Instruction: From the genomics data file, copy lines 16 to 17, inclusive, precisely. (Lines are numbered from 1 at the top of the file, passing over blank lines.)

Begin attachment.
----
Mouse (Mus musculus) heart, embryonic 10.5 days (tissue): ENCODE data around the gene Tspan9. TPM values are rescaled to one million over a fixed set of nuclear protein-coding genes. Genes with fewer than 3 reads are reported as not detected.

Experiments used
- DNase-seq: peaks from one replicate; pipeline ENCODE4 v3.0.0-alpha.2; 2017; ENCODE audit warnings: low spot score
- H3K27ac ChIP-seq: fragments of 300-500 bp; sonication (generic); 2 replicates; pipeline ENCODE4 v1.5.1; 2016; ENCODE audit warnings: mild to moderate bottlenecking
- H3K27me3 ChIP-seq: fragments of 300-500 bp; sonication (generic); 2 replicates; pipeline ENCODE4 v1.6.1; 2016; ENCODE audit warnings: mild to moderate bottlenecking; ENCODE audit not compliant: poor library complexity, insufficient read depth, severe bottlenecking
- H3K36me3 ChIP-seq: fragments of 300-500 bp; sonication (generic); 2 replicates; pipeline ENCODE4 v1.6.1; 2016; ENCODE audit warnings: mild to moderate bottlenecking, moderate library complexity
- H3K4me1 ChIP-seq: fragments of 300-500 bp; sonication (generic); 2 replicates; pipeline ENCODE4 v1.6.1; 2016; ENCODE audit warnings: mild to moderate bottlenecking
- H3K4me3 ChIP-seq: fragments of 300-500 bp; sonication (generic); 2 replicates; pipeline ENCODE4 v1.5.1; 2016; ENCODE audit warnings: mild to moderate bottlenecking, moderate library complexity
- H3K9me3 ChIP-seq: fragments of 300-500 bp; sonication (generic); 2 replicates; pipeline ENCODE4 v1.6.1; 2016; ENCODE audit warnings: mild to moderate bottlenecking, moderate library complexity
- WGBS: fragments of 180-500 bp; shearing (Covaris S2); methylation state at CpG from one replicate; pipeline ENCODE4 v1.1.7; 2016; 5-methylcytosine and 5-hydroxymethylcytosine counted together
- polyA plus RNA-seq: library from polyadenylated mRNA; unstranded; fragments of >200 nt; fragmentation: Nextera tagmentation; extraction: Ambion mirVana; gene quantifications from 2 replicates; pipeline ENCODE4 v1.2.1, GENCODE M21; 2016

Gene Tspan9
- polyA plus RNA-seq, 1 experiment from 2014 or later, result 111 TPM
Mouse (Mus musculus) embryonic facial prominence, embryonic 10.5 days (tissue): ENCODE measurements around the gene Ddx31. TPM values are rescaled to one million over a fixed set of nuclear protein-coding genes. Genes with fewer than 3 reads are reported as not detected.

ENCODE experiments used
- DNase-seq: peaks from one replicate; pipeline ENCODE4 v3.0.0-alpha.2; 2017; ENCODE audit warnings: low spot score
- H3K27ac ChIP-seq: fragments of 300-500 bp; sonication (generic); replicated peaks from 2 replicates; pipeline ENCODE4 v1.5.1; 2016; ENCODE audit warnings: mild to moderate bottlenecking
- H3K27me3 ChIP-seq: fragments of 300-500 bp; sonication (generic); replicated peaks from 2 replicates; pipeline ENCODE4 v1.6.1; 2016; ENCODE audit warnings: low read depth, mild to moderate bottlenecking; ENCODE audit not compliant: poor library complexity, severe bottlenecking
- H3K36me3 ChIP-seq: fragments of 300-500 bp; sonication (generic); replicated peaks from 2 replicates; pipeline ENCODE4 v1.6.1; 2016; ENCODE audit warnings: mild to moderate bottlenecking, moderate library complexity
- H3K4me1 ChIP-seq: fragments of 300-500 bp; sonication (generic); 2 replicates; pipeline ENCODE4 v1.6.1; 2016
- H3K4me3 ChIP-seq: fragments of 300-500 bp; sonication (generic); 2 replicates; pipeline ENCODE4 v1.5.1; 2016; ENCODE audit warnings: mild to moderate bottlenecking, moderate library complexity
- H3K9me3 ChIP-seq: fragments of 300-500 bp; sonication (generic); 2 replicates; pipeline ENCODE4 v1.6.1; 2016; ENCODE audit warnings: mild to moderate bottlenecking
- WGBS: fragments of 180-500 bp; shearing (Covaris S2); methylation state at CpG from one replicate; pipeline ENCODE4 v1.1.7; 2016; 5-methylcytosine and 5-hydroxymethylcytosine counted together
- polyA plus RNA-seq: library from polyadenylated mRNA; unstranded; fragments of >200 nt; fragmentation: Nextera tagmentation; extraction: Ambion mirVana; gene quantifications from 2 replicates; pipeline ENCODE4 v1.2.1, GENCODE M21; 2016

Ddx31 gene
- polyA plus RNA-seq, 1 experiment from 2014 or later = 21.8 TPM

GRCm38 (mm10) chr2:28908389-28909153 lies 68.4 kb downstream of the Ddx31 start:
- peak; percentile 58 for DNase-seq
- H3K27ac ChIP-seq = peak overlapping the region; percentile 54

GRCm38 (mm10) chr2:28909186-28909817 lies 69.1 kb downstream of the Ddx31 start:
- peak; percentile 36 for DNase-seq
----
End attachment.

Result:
- DNase-seq: peaks from one replicate; pipeline ENCODE4 v3.0.0-alpha.2; 2017; ENCODE audit warnings: low spot score
- H3K27ac ChIP-seq: fragments of 300-500 bp; sonication (generic); replicated peaks from 2 replicates; pipeline ENCODE4 v1.5.1; 2016; ENCODE audit warnings: mild to moderate bottlenecking